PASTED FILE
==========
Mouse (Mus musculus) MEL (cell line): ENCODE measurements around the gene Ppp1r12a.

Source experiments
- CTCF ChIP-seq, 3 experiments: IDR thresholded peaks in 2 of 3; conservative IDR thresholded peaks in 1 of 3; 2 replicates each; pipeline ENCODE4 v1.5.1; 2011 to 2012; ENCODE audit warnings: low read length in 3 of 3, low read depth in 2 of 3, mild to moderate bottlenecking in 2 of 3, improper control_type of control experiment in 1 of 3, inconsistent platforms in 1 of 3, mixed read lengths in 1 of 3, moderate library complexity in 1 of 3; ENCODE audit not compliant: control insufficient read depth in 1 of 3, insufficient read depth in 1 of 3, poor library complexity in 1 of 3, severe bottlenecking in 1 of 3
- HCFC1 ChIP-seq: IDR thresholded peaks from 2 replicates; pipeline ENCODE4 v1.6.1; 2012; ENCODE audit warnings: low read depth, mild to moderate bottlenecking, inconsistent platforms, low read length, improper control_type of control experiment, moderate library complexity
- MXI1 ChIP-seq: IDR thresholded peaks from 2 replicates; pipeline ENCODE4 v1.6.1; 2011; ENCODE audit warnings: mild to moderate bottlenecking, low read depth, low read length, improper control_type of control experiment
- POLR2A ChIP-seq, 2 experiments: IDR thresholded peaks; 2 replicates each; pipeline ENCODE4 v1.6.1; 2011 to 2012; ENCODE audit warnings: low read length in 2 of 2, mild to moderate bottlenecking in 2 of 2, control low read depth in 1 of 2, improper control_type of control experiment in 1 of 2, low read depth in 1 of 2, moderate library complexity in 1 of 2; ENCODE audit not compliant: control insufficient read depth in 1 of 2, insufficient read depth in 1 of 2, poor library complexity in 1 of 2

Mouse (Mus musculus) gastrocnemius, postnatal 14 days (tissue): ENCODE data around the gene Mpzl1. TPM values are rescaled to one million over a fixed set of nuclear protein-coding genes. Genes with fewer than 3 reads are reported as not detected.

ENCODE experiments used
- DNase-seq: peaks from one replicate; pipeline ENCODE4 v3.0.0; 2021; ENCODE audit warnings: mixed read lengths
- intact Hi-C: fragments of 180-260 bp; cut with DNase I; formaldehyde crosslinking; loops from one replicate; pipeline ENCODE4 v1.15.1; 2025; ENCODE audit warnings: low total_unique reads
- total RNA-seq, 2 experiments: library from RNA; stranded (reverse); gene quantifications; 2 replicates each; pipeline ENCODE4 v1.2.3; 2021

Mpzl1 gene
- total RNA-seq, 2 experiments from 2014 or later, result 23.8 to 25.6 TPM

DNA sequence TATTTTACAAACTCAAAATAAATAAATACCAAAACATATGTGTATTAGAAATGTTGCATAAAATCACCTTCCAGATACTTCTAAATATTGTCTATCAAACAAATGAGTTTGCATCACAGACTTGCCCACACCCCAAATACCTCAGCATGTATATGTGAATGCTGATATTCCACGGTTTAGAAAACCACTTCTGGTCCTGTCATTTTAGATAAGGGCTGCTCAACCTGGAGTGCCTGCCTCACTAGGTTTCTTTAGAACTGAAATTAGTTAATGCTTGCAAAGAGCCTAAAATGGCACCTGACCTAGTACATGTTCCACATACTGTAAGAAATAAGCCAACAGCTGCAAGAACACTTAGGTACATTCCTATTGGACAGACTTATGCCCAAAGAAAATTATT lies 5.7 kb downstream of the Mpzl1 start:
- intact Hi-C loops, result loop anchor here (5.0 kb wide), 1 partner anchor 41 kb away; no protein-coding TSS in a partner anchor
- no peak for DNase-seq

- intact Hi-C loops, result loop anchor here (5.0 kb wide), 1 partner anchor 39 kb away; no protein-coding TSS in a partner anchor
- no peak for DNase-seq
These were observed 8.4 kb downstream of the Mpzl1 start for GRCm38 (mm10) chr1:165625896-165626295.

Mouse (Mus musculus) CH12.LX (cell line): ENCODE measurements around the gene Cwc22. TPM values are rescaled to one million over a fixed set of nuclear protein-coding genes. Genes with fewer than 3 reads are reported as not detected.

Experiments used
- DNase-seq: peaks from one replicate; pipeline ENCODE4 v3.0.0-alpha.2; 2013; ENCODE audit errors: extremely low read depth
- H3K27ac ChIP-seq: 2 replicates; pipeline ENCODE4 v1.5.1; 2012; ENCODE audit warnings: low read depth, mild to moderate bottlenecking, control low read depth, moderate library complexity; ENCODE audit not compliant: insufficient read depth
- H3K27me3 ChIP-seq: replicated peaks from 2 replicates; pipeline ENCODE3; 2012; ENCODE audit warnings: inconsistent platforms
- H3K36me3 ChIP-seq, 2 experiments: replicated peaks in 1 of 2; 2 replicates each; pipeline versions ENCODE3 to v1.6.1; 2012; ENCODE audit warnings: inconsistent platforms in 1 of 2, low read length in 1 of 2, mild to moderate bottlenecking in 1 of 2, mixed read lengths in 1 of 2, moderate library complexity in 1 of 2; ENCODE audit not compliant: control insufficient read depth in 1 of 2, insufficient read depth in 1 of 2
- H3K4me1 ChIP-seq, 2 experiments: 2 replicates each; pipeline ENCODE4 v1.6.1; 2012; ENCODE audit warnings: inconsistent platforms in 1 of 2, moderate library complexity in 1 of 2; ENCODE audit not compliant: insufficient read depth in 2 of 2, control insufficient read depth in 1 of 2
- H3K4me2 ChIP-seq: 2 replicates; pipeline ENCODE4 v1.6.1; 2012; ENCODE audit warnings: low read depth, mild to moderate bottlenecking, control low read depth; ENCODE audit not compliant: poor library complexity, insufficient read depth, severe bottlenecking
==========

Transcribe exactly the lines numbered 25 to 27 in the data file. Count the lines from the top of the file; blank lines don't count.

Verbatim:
- H3K36me3 ChIP-seq, 2 experiments: replicated peaks in 1 of 2; 2 replicates each; pipeline versions ENCODE3 to v1.6.1; 2012; ENCODE audit warnings: inconsistent platforms in 1 of 2, low read length in 1 of 2, mild to moderate bottlenecking in 1 of 2, mixed read lengths in 1 of 2, moderate library complexity in 1 of 2; ENCODE audit not compliant: control insufficient read depth in 1 of 2, insufficient read depth in 1 of 2
- H3K4me1 ChIP-seq, 2 experiments: 2 replicates each; pipeline ENCODE4 v1.6.1; 2012; ENCODE audit warnings: inconsistent platforms in 1 of 2, moderate library complexity in 1 of 2; ENCODE audit not compliant: insufficient read depth in 2 of 2, control insufficient read depth in 1 of 2
- H3K4me2 ChIP-seq: 2 replicates; pipeline ENCODE4 v1.6.1; 2012; ENCODE audit warnings: low read depth, mild to moderate bottlenecking, control low read depth; ENCODE audit not compliant: poor library complexity, insufficient read depth, severe bottlenecking